Furthermore, the MDGs have not been utter failures.  They have achieved tangible benefits for millions of human beings, in alleviating poverty, reducing disease, increasing access to education, improving women's health.  That they have not reached their intended milestones, or that the global economic crisis has put a further damper in their prospects, is not a reason to abandon them.  So while their certainly is reason to investigate aid agencies, and to ensure that funds all reach the poor whom they are supposed to reach, I disagree with Easterly that we shouldn't "waste any more effort" in pushing countries to meet their commitments by 2015 and in coming as close to achieving the MDGs as possible.  To fall short of that would be unfair both to the poor and to our own principles.

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Economic crisis threatening progress on MDGs

It's often been said that the global economic crisis has hit the developing world the hardest. I've always taken that to be sort of a given, but the new 2009 Millennium Development Goals report, just released, is one of the first documents I've seen to actually quantify the toll that the current economic downturn has taken on the world's poor.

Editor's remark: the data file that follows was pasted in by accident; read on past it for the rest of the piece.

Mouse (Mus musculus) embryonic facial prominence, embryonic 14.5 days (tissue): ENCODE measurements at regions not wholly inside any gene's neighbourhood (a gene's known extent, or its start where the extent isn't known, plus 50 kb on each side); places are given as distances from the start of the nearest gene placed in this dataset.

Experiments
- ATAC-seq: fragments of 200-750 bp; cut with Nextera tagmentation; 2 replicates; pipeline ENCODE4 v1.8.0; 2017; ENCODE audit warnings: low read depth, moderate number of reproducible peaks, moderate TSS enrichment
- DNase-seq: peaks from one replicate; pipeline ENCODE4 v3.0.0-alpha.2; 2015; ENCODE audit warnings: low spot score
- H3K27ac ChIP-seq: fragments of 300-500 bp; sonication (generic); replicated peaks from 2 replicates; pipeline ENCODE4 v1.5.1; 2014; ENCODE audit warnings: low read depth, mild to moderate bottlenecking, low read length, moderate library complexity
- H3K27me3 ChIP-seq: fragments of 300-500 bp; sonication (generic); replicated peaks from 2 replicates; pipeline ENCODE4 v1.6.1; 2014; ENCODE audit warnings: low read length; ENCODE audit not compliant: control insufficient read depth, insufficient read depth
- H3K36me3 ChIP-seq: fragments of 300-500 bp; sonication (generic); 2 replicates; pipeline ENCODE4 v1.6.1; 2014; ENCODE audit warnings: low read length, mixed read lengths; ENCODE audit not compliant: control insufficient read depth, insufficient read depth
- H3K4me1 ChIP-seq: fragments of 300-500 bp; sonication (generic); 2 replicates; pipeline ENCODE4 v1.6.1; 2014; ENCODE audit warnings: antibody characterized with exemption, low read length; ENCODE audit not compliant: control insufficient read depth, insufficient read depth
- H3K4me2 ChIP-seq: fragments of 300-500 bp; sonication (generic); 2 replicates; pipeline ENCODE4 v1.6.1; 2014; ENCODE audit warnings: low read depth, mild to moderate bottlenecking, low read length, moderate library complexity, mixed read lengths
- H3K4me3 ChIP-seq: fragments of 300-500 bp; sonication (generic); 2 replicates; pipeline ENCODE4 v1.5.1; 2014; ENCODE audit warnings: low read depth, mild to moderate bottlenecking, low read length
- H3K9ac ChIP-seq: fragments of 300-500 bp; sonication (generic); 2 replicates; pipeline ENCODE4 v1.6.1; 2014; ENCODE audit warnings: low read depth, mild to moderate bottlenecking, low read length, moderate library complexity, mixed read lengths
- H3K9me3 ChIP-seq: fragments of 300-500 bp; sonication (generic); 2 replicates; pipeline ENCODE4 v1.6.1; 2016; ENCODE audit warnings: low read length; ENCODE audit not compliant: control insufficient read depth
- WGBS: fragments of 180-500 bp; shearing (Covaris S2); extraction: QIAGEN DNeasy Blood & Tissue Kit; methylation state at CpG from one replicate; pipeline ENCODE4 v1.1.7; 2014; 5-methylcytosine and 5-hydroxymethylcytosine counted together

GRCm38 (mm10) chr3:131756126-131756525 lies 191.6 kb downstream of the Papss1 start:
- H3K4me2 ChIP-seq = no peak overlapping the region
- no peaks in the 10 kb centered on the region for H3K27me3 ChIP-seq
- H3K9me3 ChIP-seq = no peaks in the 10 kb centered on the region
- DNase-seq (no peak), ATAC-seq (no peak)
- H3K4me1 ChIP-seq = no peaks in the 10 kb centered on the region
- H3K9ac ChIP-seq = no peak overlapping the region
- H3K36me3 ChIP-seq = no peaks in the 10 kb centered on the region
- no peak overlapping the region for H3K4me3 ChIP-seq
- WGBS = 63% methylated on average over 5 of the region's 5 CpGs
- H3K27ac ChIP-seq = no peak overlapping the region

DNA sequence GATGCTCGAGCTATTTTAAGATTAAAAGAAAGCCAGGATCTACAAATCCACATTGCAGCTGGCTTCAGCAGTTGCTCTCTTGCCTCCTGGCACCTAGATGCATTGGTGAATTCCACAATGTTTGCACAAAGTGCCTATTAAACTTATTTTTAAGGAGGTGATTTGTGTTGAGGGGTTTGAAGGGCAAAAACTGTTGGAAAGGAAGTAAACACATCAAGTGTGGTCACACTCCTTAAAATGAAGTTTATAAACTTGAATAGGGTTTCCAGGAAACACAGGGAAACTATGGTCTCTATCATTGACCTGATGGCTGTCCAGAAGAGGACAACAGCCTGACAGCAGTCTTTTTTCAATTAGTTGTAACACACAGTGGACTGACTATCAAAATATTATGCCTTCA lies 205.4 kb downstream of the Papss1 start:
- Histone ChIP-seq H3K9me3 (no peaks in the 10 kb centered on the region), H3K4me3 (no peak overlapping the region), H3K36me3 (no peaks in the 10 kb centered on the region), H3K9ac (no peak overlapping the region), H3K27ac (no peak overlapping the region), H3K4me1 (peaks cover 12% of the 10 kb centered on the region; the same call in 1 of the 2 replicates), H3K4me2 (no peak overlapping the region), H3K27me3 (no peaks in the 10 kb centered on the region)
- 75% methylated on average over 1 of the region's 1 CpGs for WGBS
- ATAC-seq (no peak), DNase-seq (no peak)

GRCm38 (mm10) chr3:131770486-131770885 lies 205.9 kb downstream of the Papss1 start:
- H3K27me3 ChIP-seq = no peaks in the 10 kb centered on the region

The report shows that significant gains had been made since the 2000 Millennium Declaration to reduce the number of people around the world living in abject poverty.  Over the course of the last year, however, progress made over the last decade has slowed--and even reversed. 

Major advances in the fight against extreme poverty from 1990 to 2005, for example, are likely to have stalled. During that period, the number of people living on less than $1.25 a day decreased from 1.8 billion to 1.4 billion. In 2009, an estimated 55 million to 90 million more people will be living in extreme poverty than anticipated before the crisis.

 Likewise, the encouraging trend in the eradication of hunger since the early 1990s was reversed in 2008, largely due to higher food prices. The prevalence of hunger in the developing regions is now on the rise, from 16 per cent in 2006 to 17 per cent in 2008. A decrease in international food prices in the second half of 2008 has failed to translate into more affordable food for most people around the world.

One of the MDGs is to halt the spread of AIDS and increase access to treatment.  A second report out today, by UNAIDS and the World Bank, shows how the economic crisis is threatening the global fight against AIDS.  Here is UN Spokesperson Michelle Montas describing the report's findings. 

Finally, in related news, the Global Fund to Fight AIDS, Malaria and TB is facing a $3 billion shortfall this year. Hard times, indeed. 

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Poverty tourism is getting a lot of attention lately